The version on stage here in Houston comes to us from New York’s Lincoln Center Theater where this critically acclaimed production of Rodgers & Hammerstein’s The King and I was directed by Tony Award winner Bartlett Sher. If those names mean nothing to you – take note of the fact that it won four 2015 Tony Awards including Best Revival of a Musical. Deservedly so, I strongly maintain.

So then why is this show such a good bet for a young audience? Topline, the story of British schoolteacher Anna Leonowens who travels to Siam to teach the King’s many wives and children is funny, the musical numbers are terrific, the characters are easy to love and it’s an utterly digestible narrative no matter one’s age. But more specifically, I feel that there are several important things that children can get from this highly entertaining show.

 

Kids on Stage

Who doesn’t love watching adorable kids on stage doing one heck of a professional job? We all do, right? But y’know who loves it more than us adults? Our kids.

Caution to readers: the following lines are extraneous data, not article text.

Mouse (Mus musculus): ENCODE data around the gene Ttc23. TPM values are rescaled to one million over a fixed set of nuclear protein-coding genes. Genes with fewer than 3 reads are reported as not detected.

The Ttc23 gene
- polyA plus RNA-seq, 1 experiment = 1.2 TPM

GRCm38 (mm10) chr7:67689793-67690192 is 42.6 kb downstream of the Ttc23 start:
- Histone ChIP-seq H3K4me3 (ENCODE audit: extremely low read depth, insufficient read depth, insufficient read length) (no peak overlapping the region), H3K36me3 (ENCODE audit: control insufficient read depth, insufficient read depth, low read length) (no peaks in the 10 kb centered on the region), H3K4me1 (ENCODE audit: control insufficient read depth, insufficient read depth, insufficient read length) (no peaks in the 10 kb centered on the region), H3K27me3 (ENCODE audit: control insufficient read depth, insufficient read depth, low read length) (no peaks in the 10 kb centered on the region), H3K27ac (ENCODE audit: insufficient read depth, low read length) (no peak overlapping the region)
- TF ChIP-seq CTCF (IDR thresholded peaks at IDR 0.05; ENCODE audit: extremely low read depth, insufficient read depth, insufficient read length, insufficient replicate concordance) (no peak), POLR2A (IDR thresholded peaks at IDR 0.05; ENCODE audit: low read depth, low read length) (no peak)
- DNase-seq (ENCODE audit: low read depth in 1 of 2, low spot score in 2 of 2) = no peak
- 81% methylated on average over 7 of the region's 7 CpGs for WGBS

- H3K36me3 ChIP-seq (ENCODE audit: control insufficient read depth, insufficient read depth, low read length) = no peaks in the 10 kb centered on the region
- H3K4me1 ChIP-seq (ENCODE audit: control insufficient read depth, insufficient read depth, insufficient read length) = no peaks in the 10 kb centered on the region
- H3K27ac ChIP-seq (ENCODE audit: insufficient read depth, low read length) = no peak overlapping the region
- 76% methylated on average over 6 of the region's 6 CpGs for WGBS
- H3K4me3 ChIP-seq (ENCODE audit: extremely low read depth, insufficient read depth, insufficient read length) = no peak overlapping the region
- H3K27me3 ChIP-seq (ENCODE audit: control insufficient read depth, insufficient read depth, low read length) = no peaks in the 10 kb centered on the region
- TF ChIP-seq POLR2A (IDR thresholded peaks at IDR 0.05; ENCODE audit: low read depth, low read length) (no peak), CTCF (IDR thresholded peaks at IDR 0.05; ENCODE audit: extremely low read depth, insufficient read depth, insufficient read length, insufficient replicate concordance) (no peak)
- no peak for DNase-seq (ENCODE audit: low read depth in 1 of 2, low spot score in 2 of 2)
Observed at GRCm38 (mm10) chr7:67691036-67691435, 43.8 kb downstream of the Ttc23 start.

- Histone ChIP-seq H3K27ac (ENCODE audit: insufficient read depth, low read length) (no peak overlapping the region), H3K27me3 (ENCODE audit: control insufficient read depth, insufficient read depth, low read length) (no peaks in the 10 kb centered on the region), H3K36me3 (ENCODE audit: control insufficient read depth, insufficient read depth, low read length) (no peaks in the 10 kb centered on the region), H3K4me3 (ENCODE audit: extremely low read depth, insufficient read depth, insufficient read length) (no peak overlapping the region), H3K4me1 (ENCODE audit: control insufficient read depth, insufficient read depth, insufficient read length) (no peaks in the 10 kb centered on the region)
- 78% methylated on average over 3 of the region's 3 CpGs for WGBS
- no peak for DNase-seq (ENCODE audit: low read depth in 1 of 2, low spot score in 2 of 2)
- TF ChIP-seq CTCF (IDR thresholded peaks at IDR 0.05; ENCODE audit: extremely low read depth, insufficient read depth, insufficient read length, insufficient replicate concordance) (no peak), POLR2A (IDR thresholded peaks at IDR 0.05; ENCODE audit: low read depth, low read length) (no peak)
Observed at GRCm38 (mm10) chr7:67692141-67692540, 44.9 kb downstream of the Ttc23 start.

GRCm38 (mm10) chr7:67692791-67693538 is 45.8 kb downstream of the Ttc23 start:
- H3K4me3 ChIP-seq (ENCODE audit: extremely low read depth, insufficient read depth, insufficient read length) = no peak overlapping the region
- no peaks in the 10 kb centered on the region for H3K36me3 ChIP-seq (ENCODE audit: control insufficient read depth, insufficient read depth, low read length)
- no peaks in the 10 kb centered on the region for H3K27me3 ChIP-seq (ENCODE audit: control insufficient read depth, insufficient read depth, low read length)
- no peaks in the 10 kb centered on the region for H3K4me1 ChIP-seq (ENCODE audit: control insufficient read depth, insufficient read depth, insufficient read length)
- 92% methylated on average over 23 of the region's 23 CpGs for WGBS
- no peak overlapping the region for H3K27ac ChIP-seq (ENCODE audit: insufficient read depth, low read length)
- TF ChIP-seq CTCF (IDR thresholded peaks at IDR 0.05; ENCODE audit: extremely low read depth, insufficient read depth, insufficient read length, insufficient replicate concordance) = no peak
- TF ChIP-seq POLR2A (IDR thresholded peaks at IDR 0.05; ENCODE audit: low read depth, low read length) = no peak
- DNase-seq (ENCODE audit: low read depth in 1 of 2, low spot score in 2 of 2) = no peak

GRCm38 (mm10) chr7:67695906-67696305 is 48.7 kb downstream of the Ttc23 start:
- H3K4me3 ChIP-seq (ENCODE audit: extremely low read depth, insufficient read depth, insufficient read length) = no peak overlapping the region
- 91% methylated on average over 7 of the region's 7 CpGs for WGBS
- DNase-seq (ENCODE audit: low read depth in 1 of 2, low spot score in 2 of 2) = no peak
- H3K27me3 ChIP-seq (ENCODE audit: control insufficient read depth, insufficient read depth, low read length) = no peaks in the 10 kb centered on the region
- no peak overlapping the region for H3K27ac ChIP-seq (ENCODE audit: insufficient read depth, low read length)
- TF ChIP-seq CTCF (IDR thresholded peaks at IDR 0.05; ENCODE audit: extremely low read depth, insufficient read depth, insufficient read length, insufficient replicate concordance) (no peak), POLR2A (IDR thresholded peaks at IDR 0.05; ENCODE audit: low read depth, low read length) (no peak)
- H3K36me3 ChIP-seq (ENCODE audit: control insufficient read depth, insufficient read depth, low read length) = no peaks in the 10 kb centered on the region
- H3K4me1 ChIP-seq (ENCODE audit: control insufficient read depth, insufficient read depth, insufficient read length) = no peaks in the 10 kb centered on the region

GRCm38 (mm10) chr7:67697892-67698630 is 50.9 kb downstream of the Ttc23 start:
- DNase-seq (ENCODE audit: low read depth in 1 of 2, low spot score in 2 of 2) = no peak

Watch their eyes light up when they see actors their age dressed in costume and having a grand old time in service to the story. We all go to the theater to see ourselves and our stories represented on stage and for kids, this means watching other kids.

Whether this means they connect better to the story/art form or even possibly get the acting bug themselves – exposing our kids to other children in a show creates an interest that lays the foundation for life long theater lovers.

 

Culturally correct casting